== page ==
When A Criminal Has To Pay Restitution To His Victims (Don't Need Answer Fast)

I’ve been Skyping with a man who defrauded investors out of millions (for a story). He did his time and is out now, and he’s been ordered by the court to pay back his investors. I consider that highly unlikely, since he was broke before he defrauded his clients and is equally broke now, to say nothing of being comfortably in his seventies.

When you’re ordered to pay restitution - in particular when it’s far more than you could reasonably expect to ever repay - does the court take every last dime you make and leave you destitute? Or does the court set something like a monthly payment that still leaves you enough to live on?

*In this particular case, they guy worked odd jobs and made some money as a musician before his crimes. Now he’s too old to work and isn’t likely to get many paying gigs. He’s living with friends.

I’m sure it differs somewhat from place to place, but the one person I can think of offhand who must pay millions in restitution has to pay a certain percentage of his income (I think it’s 20%) each month.

Many (most?) crime victims, just like many parents owed child support, find that in reality, it never gets paid.

I had money stolen from my home. The 19-year-old thief was caught, but the money was long gone. And several years later, he’s now in a drug treatment facility (to avoid a prison sentence). He never graduated high school, has no drivers license, and no marketable skills (other than saying “would you like fries with that?”) I have no reasonable expectation that I will ever get paid that money.

Depending on the particular court and a given state’s laws, when restitution is part of either a plea agreement explicitly or just a part of a judge’s sentence independent of any plea agreement, the court (or probation department if someone is sentenced to probation) can set a minimum monthly payment that is due to either the clerk of the court or the probation office (again, if sentenced to probation), or sometimes even a special restitution department of the prosecutor’s office. From there, the money would get distributed to any and all listed victims. Basically, restitution then becomes like any other debt except criminal restitution is generally not considered to be dischargeable through a bankruptcy action.

If a defendant is ordered to pay restitution as a condition of probation and doesn’t pay, then that could form the basis of a petition by the probation department to deem the defendant in violation of probation. A warrant could be issued for their arrest and their probation could even be revoked and they be sentenced to prison, though either of these would be unlikely unless there were more serious alleged probation violations (*opinion not valid in certain Southern jurisdictions).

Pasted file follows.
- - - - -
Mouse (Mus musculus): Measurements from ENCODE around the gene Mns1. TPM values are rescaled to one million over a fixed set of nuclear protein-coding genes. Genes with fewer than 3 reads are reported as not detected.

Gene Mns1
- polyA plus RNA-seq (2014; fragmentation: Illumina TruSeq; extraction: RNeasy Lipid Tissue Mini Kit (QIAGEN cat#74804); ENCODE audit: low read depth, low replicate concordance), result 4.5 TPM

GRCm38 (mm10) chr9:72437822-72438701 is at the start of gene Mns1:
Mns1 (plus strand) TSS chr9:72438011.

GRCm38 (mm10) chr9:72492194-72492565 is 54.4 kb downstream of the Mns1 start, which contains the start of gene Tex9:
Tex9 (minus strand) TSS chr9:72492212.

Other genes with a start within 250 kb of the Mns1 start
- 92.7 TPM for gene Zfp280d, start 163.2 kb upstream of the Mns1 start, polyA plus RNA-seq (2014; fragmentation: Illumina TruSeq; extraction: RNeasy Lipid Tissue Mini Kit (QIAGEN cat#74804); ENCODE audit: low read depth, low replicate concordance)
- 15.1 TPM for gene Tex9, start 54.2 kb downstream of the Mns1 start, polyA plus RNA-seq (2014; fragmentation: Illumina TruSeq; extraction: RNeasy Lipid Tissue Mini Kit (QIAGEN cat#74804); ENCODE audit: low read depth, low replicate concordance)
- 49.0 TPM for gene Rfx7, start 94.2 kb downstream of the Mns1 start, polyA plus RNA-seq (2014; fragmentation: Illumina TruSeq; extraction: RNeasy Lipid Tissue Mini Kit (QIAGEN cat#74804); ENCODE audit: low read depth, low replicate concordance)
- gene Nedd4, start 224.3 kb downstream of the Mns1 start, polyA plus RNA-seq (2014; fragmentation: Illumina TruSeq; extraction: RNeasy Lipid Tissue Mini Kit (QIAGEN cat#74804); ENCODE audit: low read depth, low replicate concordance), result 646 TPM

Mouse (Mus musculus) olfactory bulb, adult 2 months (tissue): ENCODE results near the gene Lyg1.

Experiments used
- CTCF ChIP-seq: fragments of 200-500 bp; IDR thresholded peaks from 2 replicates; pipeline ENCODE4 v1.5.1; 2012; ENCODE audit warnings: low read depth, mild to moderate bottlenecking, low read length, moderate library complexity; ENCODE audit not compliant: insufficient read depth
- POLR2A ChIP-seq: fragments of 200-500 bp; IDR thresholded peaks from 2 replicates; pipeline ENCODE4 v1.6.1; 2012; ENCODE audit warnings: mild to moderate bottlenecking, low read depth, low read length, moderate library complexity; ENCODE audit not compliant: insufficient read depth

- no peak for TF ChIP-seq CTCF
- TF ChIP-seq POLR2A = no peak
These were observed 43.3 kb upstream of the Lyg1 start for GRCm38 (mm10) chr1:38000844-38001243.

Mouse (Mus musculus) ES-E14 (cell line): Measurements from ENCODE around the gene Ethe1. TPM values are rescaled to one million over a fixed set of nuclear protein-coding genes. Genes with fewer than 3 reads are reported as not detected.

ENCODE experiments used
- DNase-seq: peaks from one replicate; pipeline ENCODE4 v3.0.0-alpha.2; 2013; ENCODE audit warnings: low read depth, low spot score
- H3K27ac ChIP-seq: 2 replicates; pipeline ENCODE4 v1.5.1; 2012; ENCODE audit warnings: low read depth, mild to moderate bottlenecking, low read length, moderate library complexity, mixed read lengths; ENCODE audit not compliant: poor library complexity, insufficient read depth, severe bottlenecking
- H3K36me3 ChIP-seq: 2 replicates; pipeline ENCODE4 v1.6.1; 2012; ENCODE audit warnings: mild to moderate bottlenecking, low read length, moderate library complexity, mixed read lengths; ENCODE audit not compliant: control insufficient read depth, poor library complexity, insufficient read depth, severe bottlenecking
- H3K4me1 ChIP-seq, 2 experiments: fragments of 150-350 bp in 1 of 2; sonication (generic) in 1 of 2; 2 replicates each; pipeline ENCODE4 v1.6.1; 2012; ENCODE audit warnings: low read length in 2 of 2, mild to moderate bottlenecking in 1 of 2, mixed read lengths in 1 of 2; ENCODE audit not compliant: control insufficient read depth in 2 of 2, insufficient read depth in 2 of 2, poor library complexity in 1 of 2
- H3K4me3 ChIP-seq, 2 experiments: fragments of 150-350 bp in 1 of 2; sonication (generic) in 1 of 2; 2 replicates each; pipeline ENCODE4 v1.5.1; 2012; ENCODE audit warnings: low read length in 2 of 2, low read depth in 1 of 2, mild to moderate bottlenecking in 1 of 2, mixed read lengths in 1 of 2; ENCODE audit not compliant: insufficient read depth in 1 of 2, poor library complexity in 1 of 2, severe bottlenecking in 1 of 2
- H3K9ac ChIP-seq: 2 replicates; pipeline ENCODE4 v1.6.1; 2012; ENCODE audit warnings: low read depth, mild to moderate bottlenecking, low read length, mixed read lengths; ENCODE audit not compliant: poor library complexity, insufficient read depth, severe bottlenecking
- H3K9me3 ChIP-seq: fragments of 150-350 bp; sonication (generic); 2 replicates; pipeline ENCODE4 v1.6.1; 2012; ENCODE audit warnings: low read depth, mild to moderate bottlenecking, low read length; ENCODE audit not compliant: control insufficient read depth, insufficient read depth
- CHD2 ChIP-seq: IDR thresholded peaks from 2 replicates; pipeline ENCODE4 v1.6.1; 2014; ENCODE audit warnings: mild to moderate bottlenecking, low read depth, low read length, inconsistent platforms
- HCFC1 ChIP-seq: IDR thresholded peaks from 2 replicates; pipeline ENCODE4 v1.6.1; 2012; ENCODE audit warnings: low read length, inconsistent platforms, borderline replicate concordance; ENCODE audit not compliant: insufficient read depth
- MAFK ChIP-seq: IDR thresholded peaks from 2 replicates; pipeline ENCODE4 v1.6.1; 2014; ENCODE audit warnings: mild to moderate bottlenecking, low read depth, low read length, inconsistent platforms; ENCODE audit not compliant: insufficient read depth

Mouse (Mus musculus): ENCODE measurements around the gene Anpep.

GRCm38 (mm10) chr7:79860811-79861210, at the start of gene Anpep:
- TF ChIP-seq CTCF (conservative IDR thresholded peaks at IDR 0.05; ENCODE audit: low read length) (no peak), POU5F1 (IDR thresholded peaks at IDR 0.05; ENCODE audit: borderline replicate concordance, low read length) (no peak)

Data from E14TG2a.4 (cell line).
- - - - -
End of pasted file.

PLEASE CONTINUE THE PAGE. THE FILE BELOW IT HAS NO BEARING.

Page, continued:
I assume restitution is like any other collectible debt. From what I’ve heard (Canada) of garnishee orders, if you ask the court for an order to present to someone who pays the debtor (i.e. wages) the court will decide how much the person needs to live on and order the rest deducted and forwarded. Not sure of its legality now, but many companies used to have a policy to fire someone as soon as they got a garnishee order (since more often than not, these were lower end jobs). Plus, people with that much money trouble typically end up with multiple garnishee orders, adding to the administrative headache for the employer. It was not worth the back-and-forth hassle with the courts over what had been paid, withheld, etc. It also discouraged dragging the employer into personal disputes. IIRC there was also a maximum percentage of wage that could be garnisheed.

OTOH, we had some punk kids who broke into the clubhouse for an organization I was member of. Two were sentenced including restitution, but one of the three was caught red-handed in another break-in and pled guilty to all outstanding charges before we could ask for restitution. The guy in charge went for a restitution order, and the judge gave him one for the full amount (even though the other two had paid their share…!) Everyone told him it was a waste of time, where’s a guy like that going to get $20,000? However, a few weeks after he’s out of prison, he’s a passenger in a car accident and gets a lump sum payment for physiotherapy. The people processing this (it’s a small town) immediately called our guy, who got a hold put on the cheque, and eventually got the whole amount turned over to our organization. The moral of the story? Never give up on someone’s ability to pay.

True - the whole point of probation is to get people out of overcrowded prisons unless there’s a good reason for them to stay. Not being able to come up with cash they don’t have is unlikely to be a good reason.

A burgler who stole some stuff from our garage got caught. Turned out he had stolen 10s of thousands of dollars of stuff in the area.
He was broke by the time he was caught and convicted.
The judge did not give him prison time. Instead she felt he should make it to the victims by paying restitution.
Did I mention he was broke? The judge knew this and ordered him to a halfway house.
We never got a dime.

Indeed, your taxes probably went to pay the expenses of the halfway house.